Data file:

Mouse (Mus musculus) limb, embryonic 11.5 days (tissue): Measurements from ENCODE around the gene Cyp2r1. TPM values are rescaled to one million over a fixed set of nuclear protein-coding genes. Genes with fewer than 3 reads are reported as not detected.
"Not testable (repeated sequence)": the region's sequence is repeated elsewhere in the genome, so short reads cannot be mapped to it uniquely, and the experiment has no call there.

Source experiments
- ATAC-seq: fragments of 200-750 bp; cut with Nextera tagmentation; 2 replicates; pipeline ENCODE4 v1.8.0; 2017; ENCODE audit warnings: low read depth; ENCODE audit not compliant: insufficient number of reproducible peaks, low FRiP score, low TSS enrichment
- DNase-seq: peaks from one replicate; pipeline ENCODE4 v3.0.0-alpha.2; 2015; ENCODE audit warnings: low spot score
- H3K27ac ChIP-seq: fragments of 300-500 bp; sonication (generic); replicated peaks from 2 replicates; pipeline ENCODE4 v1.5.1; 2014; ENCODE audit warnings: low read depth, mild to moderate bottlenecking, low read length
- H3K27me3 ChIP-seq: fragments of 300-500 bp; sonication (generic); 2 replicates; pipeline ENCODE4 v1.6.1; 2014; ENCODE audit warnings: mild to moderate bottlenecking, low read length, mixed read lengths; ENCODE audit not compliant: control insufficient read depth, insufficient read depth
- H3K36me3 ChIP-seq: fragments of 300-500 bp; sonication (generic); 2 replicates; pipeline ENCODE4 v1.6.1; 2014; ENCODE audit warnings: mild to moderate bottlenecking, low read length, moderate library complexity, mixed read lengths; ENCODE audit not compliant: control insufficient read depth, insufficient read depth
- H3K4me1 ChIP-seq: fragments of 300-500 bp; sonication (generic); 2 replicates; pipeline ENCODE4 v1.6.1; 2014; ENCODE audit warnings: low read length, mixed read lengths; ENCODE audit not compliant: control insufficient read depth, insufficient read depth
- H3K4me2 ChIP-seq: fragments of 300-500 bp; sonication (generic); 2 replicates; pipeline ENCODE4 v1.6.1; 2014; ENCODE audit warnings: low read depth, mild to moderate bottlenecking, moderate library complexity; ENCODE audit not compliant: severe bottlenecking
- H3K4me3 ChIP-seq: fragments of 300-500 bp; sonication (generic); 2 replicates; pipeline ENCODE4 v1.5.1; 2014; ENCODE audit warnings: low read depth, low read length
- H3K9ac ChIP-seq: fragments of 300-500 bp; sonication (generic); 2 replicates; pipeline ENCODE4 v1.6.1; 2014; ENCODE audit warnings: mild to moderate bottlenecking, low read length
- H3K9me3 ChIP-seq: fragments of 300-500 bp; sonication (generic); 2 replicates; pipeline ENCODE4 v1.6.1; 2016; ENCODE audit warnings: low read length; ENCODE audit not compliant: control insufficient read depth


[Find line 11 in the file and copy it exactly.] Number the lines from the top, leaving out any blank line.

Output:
- H3K4me3 ChIP-seq: fragments of 300-500 bp; sonication (generic); 2 replicates; pipeline ENCODE4 v1.5.1; 2014; ENCODE audit warnings: low read depth, low read length